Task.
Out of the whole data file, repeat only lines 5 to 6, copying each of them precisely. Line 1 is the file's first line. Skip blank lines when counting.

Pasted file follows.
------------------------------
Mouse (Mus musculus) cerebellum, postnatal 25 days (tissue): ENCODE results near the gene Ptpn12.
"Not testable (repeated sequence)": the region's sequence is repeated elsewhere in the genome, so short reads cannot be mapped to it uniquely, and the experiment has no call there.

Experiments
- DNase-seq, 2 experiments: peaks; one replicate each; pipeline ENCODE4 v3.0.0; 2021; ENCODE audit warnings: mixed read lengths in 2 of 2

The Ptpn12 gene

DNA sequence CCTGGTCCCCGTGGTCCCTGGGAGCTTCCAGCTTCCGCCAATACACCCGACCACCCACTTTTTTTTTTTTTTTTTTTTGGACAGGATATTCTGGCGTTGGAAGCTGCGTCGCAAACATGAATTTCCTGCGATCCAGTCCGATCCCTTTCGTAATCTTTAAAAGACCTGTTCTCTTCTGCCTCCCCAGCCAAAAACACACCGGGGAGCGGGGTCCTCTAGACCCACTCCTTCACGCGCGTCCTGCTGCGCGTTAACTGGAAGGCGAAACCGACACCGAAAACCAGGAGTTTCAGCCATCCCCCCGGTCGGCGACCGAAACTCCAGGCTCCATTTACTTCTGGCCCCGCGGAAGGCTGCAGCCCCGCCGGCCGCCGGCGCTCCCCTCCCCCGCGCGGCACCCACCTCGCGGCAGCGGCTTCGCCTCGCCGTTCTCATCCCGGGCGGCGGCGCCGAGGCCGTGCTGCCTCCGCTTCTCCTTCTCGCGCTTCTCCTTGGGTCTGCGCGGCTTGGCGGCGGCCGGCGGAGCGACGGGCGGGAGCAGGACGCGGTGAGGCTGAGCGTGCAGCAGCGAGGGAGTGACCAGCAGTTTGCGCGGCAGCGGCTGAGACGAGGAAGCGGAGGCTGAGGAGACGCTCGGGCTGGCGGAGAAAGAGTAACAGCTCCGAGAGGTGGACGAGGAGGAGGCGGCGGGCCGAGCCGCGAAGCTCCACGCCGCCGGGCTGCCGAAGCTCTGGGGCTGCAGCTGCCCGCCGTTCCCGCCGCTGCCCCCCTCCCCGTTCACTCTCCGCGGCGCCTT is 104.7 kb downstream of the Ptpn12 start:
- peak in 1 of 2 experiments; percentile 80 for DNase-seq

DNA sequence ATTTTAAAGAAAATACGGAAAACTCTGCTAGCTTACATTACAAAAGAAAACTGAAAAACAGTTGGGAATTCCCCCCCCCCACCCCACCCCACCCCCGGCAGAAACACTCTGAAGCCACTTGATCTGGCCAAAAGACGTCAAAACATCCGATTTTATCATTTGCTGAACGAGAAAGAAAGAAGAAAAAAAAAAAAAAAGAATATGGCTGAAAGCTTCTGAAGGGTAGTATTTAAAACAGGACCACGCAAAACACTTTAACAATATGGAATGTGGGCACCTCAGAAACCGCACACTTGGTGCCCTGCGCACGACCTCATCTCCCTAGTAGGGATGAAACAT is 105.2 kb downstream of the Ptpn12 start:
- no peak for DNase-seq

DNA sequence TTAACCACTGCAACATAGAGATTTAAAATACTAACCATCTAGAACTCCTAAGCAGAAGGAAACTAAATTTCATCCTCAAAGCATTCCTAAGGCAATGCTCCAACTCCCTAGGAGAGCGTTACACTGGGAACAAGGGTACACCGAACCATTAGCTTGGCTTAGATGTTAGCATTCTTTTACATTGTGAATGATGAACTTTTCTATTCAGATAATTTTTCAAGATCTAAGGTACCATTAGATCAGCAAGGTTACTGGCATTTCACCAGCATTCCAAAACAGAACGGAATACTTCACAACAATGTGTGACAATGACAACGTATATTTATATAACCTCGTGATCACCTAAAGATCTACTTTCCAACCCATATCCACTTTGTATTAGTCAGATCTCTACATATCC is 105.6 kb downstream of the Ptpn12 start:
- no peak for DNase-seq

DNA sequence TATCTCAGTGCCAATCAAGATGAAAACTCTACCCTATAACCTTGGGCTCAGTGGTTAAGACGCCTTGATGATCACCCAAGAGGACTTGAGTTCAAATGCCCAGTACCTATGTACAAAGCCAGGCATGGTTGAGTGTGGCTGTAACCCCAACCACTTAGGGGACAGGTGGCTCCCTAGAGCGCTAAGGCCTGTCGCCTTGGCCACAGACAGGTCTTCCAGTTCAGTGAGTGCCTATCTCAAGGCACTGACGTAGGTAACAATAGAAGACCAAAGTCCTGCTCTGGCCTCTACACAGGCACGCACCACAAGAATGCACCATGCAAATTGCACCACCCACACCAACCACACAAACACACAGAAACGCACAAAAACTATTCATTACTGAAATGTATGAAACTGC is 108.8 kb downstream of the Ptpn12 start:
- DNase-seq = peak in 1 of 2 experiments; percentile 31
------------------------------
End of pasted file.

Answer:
The Ptpn12 gene

DNA sequence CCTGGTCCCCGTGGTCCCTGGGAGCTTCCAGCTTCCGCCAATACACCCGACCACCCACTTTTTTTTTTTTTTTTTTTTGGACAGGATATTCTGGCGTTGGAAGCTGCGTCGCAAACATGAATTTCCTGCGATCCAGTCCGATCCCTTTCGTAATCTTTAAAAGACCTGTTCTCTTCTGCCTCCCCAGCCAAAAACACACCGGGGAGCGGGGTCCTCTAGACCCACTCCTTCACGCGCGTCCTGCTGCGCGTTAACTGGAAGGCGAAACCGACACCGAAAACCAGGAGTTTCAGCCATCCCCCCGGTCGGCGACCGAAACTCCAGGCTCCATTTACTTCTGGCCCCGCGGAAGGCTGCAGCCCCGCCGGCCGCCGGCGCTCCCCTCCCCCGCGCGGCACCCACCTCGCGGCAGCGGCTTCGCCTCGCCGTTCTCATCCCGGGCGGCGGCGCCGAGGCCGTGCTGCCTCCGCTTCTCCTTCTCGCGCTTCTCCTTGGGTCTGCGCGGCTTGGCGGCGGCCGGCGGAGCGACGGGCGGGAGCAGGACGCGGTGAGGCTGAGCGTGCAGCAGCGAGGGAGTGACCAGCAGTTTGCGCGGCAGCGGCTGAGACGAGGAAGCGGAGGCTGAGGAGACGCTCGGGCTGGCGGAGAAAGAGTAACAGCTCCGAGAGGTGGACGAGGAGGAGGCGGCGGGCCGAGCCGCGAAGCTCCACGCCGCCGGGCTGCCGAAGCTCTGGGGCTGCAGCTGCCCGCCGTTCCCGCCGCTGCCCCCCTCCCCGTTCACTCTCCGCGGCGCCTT is 104.7 kb downstream of the Ptpn12 start: